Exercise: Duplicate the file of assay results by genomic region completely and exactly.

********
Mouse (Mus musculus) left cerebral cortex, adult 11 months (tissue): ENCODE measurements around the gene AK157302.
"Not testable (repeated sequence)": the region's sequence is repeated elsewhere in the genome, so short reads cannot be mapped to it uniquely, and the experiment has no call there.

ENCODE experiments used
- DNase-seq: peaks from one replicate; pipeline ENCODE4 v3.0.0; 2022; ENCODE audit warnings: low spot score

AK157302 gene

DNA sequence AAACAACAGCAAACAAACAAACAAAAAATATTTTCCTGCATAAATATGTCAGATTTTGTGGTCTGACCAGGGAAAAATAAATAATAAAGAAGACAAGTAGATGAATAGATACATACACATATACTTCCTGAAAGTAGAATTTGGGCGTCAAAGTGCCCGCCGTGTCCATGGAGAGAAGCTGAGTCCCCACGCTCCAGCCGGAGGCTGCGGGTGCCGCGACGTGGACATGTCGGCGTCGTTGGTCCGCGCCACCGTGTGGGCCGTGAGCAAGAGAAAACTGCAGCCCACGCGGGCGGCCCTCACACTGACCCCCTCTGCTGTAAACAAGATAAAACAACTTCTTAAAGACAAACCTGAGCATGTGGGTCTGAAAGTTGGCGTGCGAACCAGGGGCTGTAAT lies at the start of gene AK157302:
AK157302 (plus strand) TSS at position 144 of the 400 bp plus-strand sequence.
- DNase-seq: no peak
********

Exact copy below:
Mouse (Mus musculus) left cerebral cortex, adult 11 months (tissue): ENCODE measurements around the gene AK157302.
"Not testable (repeated sequence)": the region's sequence is repeated elsewhere in the genome, so short reads cannot be mapped to it uniquely, and the experiment has no call there.

ENCODE experiments used
- DNase-seq: peaks from one replicate; pipeline ENCODE4 v3.0.0; 2022; ENCODE audit warnings: low spot score

AK157302 gene

DNA sequence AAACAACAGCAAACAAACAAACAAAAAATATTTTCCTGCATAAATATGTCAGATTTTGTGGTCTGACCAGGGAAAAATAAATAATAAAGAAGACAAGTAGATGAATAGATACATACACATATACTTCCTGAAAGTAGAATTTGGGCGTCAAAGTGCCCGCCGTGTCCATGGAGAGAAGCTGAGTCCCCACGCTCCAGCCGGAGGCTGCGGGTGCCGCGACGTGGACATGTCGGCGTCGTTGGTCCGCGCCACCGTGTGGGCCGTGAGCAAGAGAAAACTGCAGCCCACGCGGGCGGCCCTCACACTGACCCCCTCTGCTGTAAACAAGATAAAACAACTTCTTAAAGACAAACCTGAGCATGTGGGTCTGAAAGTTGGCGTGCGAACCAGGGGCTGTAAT lies at the start of gene AK157302:
AK157302 (plus strand) TSS at position 144 of the 400 bp plus-strand sequence.
- DNase-seq: no peak